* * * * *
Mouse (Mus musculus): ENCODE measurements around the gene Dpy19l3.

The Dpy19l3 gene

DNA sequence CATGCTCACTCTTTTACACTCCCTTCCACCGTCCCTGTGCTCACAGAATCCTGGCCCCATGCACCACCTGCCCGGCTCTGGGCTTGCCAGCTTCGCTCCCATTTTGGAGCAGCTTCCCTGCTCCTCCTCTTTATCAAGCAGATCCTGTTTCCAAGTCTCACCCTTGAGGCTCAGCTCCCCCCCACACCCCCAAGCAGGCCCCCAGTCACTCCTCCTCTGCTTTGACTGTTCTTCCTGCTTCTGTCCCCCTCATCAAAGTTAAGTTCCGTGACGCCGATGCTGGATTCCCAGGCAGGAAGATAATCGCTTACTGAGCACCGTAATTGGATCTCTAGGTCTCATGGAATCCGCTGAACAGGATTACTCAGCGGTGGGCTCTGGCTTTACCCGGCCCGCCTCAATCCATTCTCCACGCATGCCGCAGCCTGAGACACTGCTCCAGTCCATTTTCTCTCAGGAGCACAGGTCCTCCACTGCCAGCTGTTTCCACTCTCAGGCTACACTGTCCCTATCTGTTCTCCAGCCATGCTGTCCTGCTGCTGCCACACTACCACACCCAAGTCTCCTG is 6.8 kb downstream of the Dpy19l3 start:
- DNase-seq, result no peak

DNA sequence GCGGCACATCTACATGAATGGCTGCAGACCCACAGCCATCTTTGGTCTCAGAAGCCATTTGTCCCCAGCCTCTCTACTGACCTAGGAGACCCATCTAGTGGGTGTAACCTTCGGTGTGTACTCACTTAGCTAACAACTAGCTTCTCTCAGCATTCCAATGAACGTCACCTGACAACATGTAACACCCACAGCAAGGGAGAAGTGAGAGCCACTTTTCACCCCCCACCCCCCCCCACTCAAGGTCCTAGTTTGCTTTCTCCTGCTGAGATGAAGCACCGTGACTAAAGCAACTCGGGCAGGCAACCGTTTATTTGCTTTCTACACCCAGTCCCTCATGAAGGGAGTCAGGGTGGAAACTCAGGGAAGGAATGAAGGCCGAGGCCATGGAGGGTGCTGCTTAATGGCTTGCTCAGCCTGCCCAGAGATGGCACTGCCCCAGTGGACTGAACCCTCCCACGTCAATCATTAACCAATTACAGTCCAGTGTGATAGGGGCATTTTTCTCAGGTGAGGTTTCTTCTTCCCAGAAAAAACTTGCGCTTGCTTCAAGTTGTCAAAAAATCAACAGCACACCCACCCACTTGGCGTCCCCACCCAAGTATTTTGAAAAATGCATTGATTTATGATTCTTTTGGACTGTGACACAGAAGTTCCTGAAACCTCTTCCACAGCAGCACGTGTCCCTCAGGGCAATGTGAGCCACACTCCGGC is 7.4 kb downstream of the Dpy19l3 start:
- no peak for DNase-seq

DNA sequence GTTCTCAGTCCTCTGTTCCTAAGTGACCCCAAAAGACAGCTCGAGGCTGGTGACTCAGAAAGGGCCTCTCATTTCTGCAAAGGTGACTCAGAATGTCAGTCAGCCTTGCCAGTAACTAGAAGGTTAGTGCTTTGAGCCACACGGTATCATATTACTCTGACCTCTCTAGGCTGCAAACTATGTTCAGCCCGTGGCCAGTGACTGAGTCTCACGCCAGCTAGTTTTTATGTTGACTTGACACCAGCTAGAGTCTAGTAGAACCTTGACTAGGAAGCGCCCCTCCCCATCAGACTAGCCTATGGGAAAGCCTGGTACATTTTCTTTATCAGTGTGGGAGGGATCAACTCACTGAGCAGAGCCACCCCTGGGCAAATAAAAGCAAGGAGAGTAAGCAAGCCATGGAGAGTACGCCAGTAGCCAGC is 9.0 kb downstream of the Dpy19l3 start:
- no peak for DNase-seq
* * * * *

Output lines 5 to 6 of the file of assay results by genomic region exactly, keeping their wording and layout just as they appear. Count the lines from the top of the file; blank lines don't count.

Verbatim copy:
DNA sequence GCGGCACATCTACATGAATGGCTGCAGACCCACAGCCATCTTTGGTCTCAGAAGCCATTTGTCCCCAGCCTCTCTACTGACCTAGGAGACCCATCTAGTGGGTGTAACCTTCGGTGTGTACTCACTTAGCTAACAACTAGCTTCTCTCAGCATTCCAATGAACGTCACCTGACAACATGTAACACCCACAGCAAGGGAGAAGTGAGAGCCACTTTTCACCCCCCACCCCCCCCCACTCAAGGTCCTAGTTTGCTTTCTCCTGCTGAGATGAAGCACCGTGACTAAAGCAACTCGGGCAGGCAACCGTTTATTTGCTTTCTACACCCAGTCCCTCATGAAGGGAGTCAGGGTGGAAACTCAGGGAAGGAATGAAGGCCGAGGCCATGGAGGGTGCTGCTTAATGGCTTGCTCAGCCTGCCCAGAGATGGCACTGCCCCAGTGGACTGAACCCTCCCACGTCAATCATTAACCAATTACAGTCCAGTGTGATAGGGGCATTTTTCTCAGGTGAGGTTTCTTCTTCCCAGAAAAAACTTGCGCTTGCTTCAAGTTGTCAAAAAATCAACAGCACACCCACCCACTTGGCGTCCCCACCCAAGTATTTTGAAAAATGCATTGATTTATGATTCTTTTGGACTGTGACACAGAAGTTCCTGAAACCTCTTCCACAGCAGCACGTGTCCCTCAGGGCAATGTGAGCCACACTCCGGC is 7.4 kb downstream of the Dpy19l3 start:
- no peak for DNase-seq